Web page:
Some days I’m just not sure how to separate my thoughts out into coherent sentences and ideas. They all jumble together and like a single noodle in a bowl of spaghetti I unsuccessfully try to pull out the thoughts I have worth exploring. With that said, I will attempt to muddle together this post I have been thinking about so that I can share it with you. Lately, I have been thinking about depression and how deeply debilitating it can be. I understand what it feels like to want to spend all day in bed and to feel directionless or without purpose. Those are some tough feelings to cope with, let alone face and work through.
Those who suffer from depression usually experience a myriad of symptoms including*:
- Persistent sad, anxious or “empty” mood
- Sleeping too much or too little, middle of the night or early morning waking
- Reduced appetite and weight loss, or increased appetite and weight gain
- Loss of pleasure and interest in activities once enjoyed
- Restlessness, irritability
- Persistent physical symptoms that do not respond to treatment (such as chronic pain or digestive disorders)
- Difficulty concentrating, remembering or making decisions
- Fatigue or loss of energy
- Feeling guilty, hopeless or worthless
- Thoughts of suicide or death
My apologies for the minor “school lesson” I’m posting here. What I’m getting to is this: depression is so debilitating because ultimately what it comes down to is feeling like your life is worthless. I mean, look at those symptoms! The picture those symptoms paint is one of despair and hopelessness. A part of me completely and totally understands depression. Not only have I been depressed myself, I often intuitively feel for other people, and wow is there a lot of sadness in the world. If I really sit down to consider how deeply horrifying people can be, how poorly we can (and do) treat one another, and the pains we suffer during even the average day to day it’s no wonder 19 million Americans have depression.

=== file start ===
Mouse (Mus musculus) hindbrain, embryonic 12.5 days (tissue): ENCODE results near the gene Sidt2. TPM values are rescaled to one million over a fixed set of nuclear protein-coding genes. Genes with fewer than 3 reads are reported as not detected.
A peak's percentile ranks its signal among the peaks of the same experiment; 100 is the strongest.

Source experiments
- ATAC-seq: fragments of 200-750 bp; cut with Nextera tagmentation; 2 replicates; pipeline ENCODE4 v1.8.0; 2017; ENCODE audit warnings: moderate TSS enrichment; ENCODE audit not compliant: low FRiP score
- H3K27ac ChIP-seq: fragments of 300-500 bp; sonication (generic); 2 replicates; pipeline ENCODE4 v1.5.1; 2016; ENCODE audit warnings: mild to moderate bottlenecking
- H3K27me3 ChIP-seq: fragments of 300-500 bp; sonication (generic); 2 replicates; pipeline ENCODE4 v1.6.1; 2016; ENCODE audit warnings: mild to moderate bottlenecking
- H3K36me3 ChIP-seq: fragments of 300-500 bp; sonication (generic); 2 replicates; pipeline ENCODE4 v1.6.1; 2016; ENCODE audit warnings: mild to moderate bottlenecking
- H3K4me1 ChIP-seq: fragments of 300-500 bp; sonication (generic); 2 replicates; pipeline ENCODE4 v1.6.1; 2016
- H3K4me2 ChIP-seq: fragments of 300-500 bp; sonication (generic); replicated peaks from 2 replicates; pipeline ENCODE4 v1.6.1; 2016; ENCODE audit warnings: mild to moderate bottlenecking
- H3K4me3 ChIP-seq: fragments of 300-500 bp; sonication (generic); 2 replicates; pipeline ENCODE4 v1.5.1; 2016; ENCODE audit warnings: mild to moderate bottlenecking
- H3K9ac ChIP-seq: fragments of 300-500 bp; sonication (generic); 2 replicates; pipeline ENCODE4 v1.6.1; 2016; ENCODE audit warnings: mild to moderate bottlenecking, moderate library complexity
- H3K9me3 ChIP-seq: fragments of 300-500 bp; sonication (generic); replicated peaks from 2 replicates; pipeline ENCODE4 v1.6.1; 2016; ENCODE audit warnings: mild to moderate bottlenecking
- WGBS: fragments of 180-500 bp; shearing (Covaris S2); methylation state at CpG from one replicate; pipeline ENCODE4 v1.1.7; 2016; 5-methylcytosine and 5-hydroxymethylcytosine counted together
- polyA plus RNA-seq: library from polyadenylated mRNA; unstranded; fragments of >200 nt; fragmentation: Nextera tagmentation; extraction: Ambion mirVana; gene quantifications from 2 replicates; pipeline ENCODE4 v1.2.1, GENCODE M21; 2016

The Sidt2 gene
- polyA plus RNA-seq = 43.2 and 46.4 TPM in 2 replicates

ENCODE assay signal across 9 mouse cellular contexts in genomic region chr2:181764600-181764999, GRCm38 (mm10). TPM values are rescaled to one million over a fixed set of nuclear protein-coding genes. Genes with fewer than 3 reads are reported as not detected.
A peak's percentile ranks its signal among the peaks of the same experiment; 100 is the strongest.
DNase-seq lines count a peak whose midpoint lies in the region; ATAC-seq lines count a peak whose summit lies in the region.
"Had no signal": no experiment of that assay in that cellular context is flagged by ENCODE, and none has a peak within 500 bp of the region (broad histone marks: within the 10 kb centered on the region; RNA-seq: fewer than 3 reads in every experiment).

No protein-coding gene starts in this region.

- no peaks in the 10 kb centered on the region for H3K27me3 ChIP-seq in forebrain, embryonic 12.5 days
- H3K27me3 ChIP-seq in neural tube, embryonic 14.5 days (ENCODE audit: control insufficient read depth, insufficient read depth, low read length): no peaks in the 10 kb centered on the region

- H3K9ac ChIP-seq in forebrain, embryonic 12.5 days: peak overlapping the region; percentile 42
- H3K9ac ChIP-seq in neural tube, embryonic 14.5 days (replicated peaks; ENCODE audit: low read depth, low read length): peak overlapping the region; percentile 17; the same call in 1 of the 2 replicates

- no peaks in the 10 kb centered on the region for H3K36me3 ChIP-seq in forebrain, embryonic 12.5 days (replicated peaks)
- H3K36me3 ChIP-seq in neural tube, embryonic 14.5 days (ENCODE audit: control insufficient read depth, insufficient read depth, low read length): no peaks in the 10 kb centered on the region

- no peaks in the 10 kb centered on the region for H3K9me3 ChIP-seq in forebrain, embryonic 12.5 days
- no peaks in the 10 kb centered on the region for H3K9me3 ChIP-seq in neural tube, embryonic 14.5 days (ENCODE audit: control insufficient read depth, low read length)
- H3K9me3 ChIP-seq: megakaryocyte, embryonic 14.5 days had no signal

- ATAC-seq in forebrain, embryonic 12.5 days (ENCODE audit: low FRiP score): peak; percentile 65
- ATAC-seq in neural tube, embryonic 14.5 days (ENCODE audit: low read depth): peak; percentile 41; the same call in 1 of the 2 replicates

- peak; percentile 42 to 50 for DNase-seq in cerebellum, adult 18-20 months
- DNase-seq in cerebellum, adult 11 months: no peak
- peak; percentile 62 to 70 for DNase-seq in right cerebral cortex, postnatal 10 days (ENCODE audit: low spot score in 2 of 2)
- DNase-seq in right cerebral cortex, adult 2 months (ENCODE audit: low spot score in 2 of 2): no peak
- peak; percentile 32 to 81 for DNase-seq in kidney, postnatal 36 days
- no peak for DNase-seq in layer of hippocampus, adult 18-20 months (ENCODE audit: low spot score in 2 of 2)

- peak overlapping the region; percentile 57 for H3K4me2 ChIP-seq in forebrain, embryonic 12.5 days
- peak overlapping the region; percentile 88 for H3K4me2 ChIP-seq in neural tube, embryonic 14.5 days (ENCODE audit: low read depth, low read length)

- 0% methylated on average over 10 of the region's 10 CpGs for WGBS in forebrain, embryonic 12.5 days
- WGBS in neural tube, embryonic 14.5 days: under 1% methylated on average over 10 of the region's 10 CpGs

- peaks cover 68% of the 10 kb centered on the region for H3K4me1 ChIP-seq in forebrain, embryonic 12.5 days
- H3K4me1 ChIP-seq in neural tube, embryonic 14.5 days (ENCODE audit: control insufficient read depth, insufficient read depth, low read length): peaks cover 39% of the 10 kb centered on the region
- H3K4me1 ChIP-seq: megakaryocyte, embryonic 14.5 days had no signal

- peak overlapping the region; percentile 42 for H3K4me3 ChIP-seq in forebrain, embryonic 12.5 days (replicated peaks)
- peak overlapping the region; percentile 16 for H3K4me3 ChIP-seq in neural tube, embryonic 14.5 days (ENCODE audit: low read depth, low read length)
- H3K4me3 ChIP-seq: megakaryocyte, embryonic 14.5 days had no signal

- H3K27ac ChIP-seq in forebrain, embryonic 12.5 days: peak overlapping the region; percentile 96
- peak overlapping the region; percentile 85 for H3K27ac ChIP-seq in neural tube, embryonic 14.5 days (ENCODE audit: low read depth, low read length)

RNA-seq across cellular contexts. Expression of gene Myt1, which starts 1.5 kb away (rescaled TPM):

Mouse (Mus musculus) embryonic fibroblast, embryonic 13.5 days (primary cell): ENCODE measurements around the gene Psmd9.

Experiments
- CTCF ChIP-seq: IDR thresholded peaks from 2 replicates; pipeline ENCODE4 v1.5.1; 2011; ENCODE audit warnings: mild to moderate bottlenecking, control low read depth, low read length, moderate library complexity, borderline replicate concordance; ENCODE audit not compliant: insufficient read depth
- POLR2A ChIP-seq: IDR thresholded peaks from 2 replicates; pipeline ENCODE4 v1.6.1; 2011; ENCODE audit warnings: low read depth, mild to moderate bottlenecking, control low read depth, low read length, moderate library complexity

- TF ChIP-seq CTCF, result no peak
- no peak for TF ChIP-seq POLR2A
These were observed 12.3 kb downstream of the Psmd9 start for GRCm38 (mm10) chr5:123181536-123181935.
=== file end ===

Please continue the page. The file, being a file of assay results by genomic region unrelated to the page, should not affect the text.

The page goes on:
More than half of the people who suffer from depression never seek treatment because they either think they can treat themselves, believe themselves to be weak, or deny that they have a serious problem. But that’s the thing about depression: it’s this vicious cycle that’s surprisingly difficult to get out of. How do you begin to make good decisions if you’re too sad to make decisions? How do you become motivated to pursue something if you aren’t sleeping enough and feel empty inside?
And here we have another one of the major problems with America: we don’t like to collaborate with one another. We focus so much on individuality and independence that we can’t even ask for help anymore without feeling like a failure. Asking for help is courageous and people are smarter, more thoughtful, and exceptionally more creative when they work together than when they work alone. It’s the same for handling life’s most difficult days, and there are a lot of difficult days. Happiness is fleeting, but you know what’s not? A support system or those crazy friends and family who may drive you crazy sometimes, but love you more than you’ll ever know. The point my friends, is to turn to your loved ones. Don’t be afraid to be vulnerable and honest and openly sad because it’s much much better than trying to keep it all to yourself. Our hurts were never meant to be terminated on ourselves or we’d all inwardly implode.
*Thanks Mental Health America for the info.